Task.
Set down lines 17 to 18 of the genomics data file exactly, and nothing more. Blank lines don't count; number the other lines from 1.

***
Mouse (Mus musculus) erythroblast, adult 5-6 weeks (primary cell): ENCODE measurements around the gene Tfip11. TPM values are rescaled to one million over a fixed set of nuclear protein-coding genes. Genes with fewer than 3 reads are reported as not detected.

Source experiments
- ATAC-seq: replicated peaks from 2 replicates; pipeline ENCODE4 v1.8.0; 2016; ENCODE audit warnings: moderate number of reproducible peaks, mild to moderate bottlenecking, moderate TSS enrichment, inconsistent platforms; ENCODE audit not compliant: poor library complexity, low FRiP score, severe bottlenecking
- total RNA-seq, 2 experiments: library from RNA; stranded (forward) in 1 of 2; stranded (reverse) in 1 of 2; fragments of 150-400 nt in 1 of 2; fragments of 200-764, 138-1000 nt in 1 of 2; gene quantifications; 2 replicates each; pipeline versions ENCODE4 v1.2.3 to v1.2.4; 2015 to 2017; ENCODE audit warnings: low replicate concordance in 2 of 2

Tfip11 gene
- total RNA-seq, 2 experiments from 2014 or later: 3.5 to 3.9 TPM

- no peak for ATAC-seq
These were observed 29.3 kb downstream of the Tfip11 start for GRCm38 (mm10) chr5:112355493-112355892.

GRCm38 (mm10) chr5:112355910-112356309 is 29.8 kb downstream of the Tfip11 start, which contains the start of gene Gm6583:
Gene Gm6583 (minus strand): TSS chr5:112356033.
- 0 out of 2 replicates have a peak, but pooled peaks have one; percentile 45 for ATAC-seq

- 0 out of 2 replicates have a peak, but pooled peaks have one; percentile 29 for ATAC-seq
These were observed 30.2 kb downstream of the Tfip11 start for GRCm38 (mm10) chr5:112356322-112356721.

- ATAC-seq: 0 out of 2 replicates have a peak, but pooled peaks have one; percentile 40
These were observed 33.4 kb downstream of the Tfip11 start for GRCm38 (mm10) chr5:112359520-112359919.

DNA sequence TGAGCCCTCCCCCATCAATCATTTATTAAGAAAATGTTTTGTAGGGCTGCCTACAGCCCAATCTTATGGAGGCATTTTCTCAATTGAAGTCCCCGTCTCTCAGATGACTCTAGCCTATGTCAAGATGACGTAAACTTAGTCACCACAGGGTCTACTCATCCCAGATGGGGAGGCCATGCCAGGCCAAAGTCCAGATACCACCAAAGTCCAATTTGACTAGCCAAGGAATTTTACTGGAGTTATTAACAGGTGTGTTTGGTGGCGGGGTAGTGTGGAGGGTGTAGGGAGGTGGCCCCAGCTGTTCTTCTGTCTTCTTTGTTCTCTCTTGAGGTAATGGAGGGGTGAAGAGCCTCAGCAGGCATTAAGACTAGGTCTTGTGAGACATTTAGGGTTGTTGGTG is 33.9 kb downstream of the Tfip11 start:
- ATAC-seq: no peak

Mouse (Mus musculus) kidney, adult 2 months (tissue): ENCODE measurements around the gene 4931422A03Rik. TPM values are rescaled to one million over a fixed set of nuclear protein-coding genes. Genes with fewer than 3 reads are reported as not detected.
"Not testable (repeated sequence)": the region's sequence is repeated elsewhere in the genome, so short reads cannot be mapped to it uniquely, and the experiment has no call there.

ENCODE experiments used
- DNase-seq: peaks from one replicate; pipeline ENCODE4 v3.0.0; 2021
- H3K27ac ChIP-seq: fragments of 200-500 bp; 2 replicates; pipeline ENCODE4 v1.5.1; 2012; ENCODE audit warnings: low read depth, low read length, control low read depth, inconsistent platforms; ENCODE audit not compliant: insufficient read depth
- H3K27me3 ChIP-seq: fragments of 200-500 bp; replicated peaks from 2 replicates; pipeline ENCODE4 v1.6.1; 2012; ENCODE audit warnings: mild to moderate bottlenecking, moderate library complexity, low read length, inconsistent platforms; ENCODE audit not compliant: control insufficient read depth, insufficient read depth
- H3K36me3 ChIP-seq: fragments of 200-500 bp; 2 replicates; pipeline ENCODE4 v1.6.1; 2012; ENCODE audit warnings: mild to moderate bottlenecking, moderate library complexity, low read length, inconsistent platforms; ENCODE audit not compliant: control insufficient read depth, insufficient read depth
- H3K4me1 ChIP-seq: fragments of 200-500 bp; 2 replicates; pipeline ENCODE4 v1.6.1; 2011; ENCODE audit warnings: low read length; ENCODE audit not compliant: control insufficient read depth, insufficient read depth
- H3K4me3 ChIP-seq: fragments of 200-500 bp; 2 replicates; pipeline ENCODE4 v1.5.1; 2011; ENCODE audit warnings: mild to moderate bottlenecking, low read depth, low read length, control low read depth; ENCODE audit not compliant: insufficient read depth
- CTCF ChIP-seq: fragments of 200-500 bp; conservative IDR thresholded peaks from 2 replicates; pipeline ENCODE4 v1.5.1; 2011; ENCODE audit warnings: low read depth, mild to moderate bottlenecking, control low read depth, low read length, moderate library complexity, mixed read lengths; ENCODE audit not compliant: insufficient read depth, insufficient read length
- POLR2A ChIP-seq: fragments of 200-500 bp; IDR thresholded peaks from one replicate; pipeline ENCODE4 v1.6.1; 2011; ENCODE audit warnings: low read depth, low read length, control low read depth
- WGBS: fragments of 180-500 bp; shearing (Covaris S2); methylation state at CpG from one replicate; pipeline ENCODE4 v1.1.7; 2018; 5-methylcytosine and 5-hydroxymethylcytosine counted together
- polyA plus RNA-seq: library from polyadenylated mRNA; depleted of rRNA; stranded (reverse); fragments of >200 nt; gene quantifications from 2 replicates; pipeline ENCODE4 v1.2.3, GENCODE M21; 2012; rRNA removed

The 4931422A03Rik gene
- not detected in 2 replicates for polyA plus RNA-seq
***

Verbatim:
- ATAC-seq: no peak

Mouse (Mus musculus) kidney, adult 2 months (tissue): ENCODE measurements around the gene 4931422A03Rik. TPM values are rescaled to one million over a fixed set of nuclear protein-coding genes. Genes with fewer than 3 reads are reported as not detected.